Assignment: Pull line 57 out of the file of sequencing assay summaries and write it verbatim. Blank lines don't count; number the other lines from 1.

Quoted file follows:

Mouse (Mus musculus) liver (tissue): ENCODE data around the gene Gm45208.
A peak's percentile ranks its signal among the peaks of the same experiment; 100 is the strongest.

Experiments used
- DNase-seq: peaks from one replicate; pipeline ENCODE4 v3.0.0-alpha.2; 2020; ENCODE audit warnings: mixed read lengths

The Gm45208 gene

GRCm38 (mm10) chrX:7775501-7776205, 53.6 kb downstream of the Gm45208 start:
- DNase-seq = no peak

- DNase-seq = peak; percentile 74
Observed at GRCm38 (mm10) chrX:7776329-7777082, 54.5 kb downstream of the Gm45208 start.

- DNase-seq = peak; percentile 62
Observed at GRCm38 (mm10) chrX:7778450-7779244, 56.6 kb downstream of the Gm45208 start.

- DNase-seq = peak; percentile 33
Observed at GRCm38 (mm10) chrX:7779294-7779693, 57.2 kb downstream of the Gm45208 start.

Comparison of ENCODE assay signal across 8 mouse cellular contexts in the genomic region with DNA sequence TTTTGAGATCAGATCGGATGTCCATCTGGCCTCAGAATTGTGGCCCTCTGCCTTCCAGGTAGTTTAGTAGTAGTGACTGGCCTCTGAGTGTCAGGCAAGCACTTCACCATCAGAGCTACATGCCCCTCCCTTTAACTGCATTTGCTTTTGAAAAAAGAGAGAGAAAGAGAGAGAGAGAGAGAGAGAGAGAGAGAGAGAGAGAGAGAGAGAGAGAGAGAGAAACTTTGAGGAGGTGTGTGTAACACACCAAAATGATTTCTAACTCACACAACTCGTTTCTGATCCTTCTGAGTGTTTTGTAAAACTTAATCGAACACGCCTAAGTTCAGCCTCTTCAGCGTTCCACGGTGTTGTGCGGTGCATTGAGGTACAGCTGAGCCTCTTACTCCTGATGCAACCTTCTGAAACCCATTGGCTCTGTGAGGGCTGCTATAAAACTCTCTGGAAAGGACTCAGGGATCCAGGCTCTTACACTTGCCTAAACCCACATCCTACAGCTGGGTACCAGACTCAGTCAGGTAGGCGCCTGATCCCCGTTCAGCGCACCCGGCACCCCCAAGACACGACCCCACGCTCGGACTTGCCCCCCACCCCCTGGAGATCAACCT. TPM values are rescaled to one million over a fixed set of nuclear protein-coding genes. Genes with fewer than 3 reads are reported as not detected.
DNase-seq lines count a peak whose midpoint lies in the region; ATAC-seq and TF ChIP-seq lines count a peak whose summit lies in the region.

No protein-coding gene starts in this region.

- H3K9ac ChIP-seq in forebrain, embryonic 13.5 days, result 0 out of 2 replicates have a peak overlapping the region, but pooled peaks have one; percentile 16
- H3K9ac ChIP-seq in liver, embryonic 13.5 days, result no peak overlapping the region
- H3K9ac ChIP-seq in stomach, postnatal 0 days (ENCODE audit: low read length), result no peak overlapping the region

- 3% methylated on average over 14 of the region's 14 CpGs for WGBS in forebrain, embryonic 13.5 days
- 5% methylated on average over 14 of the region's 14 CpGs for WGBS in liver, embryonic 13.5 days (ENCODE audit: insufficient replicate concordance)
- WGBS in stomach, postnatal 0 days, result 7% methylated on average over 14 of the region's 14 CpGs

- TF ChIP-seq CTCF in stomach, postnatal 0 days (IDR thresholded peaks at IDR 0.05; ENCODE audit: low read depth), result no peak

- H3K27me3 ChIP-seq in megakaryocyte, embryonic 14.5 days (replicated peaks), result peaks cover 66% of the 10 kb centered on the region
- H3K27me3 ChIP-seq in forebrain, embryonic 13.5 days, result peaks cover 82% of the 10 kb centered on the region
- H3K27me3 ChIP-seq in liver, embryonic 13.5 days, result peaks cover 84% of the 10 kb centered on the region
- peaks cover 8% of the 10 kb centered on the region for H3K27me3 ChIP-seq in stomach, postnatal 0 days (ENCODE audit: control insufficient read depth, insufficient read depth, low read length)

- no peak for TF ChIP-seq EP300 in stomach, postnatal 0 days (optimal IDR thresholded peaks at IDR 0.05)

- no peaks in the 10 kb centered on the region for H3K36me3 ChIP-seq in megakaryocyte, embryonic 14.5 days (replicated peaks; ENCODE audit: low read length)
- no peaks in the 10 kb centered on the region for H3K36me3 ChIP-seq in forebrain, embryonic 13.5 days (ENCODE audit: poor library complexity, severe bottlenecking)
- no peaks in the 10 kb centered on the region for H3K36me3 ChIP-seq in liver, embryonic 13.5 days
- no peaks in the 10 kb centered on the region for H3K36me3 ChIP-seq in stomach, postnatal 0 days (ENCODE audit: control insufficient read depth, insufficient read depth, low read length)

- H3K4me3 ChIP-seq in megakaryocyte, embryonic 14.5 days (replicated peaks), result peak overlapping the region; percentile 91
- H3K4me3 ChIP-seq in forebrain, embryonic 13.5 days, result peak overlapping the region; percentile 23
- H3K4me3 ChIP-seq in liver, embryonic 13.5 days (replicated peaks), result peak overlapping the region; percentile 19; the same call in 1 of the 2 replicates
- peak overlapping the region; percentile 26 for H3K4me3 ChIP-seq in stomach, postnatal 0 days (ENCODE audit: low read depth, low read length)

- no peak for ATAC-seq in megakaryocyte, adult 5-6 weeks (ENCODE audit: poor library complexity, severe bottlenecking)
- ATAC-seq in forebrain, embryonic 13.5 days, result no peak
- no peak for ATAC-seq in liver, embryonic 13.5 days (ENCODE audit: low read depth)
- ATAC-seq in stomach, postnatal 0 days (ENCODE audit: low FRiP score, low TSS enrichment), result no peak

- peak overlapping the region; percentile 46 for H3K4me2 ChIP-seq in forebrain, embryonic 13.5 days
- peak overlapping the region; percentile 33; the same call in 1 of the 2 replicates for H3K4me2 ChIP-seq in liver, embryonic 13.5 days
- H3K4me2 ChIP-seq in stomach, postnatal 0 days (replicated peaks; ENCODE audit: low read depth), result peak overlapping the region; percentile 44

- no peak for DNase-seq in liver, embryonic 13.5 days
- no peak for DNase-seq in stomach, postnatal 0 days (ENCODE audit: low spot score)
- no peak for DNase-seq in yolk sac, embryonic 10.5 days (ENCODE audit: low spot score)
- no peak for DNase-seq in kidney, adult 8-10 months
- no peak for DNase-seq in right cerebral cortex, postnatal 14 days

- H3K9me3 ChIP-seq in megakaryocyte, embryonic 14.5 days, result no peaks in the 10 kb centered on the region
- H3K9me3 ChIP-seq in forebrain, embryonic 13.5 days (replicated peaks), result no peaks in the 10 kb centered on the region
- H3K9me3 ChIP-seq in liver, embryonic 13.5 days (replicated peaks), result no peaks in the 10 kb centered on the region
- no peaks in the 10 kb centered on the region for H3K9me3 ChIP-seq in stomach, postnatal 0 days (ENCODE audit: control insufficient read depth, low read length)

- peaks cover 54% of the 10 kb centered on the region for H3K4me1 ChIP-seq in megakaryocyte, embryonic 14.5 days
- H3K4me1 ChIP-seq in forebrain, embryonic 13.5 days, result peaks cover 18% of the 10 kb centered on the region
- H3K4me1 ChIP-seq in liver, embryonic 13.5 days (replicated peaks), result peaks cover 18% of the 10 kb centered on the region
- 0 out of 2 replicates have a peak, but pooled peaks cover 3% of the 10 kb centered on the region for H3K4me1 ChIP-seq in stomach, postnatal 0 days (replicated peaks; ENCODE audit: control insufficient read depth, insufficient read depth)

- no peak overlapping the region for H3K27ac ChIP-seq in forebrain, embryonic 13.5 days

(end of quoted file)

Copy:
- no peak overlapping the region for H3K27ac ChIP-seq in forebrain, embryonic 13.5 days